High school is a place where most teens find out who they really are, and in some cases where boys are having a transitioning process. The transitioning process is when a boy or girl feels he or she is ready to be the opposite sex, during most transitioning processes include taking hormone treatment which can cause mood swings. There are a few rules that have been adopted by schools in acknowledgement to the LGBT community but not all rules have been made to point out the major issues in schools. With the transition process being a delicate time for the boys, deciding what they should or can wear to school is an even more stressful situation. Some high schools are against the boys wearing feminine clothes or make up because they claim it is a disruption of the classrooms. In 2009 at West High School in Columbus, Ohio, a male cheerleader was denied food in the lunch line because he wore a bow, in result the boys all wore bows in their hair and made a Twitter campaign called #BowsforBoys to show their support and to protest the discrimination. According to a recent study 19% of LGBT students were prevented from wearing clothes that were thought to be from another gender and that number was even higher for transgender students. As the boys are realizing who they really want to be and what kind of clothes they want to wear, school rules should not prohibit them from expressing themselves.

Lastly, the main reason why school dress codes are so restrictive is because the school officials do not want the girls distracting the boys with their bodies. Schools have classes for sexual education and sexual health, but none that teach boys how to desexualize and respect women. High school is where boys are at the peak of their hormonal changes and having girls cover up so much of their bodies just to keep from distracting the boys shows no fairness. With students being on their way into adulthood, many required classes do not always show students the life lessons that they need. It is senseless to require girl students to not wear spaghetti straps because the males will go crazy if they see bra straps or a glimpse of the shoulders. It seems apparent that boys do not have any self-control over themselves when they are in the classroom, and apparently they would much rather put the exposure of collarbones and shoulders over their education. If that seems to be the case, then maybe he should consider online school. So many girls are being sent home to change clothes or are suspended because they violated the dress code before are missing out on their education. Another reason for dress codes to be enforced is so the male teachers are not distracted. As a teacher your focus should be on teaching the students and making sure they are exceeding in class, not allowing a student’s outfit become a distraction in any way.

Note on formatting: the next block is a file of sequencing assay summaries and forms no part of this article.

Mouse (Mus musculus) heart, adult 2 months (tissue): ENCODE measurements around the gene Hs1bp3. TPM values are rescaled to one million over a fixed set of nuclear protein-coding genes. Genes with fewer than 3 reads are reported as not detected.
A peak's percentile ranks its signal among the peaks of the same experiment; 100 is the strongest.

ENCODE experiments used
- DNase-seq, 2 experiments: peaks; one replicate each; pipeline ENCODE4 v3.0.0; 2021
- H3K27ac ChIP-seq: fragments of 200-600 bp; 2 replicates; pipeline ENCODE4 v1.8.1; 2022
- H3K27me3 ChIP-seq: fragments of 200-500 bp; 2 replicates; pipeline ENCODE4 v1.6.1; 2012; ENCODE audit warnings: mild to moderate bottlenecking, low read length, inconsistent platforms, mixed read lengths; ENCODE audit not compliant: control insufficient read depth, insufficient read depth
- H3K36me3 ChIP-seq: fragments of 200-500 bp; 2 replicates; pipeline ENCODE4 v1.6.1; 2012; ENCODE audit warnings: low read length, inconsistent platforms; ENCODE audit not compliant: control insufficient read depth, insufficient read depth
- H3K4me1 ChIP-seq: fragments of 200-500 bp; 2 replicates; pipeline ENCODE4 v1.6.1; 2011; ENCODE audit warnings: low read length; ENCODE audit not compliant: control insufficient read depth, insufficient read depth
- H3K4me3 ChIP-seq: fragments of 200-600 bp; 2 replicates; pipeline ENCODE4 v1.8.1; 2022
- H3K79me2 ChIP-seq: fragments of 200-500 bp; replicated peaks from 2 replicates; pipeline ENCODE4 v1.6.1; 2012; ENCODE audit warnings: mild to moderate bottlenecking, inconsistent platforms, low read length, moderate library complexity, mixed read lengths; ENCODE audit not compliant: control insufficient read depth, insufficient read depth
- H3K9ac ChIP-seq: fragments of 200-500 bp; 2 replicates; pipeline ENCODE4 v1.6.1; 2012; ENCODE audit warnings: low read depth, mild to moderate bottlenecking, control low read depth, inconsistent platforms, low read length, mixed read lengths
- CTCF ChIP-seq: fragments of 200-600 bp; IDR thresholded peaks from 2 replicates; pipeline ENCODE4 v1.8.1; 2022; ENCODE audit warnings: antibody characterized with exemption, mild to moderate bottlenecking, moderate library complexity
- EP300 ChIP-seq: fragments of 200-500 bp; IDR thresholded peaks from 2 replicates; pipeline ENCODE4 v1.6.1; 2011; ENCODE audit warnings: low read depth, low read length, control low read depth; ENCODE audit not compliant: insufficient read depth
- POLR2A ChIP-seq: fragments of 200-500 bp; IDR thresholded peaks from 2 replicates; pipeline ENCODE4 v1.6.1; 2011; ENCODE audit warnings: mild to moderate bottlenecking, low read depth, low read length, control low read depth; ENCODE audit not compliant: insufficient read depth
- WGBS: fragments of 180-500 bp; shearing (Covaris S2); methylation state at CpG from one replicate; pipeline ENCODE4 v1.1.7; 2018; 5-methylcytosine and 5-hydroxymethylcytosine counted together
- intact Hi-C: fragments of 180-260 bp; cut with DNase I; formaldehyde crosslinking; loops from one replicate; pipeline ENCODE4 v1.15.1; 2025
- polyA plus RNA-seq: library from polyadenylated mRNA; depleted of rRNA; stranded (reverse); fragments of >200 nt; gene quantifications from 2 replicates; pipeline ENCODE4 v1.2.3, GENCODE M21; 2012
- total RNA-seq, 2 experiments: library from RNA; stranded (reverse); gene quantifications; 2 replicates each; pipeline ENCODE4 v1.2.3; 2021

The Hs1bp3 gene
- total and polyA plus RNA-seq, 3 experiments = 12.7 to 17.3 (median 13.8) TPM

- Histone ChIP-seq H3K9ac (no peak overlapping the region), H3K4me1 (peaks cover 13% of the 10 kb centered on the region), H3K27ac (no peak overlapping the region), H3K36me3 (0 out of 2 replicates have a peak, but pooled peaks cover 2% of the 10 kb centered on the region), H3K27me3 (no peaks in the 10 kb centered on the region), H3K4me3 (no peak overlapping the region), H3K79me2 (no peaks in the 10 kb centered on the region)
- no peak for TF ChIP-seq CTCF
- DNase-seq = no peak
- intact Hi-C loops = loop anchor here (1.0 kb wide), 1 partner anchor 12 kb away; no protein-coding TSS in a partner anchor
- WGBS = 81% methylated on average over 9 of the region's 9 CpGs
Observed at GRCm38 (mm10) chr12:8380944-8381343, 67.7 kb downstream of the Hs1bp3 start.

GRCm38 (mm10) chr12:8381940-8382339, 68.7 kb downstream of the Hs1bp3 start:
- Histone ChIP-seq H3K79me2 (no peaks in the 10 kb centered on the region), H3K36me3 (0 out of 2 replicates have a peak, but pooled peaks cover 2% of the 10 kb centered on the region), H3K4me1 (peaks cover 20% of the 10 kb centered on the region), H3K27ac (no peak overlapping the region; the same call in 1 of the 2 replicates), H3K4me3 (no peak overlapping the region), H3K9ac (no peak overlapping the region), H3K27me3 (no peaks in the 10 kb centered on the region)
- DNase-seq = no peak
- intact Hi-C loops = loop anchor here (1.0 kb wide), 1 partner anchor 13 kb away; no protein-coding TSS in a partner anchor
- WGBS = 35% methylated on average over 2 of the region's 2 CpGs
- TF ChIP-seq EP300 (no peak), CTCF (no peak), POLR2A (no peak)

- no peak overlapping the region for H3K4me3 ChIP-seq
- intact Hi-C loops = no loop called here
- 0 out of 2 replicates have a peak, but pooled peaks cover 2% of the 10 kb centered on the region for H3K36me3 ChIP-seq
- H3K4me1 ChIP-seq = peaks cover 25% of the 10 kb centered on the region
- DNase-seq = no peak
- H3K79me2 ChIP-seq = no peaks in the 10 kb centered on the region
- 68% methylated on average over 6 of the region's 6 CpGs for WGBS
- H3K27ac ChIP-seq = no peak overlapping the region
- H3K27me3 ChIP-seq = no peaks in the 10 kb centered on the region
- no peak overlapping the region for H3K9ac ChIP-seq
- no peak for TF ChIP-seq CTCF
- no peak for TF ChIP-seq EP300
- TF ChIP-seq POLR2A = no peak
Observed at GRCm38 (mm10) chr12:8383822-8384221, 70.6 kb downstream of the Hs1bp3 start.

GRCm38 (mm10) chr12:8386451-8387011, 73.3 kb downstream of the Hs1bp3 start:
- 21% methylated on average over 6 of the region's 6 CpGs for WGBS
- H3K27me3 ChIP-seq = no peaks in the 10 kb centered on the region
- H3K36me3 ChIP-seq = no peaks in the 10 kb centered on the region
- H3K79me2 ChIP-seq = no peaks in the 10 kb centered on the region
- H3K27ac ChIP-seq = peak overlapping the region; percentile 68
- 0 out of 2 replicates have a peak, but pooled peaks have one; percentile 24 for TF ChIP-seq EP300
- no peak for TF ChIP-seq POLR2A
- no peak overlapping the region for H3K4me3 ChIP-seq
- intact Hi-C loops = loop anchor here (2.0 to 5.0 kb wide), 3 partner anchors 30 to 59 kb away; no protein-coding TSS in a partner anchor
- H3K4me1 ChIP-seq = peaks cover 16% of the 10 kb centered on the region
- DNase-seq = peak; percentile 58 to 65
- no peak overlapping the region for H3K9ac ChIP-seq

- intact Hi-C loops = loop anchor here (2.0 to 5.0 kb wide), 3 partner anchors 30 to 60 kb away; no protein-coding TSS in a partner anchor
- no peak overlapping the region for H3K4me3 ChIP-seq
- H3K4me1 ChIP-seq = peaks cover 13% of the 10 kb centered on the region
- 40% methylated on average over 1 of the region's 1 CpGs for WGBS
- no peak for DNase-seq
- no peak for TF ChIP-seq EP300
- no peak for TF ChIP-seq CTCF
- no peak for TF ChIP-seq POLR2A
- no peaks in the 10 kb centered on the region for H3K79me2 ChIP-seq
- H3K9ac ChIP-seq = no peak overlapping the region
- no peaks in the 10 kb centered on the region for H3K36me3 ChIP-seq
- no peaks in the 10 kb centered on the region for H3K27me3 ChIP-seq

Distractions will only affect someone if they let it, and if school is important enough to someone then another student’s clothes should not bother them. Respecting people and their bodies should have been a lesson taught in the homes of the students, because many issues that students bring to school start at home. Too many times where female students are being blamed for distracting male students by having a curvaceous body or a sense of fashion where skin is being exposed. The adult world can get ugly and high school is supposed to be the place where students get a taste of it and the school should be helping them learn how to handle situations that they will face later on such as discrimination against the LGBT community and respecting a woman as a whole.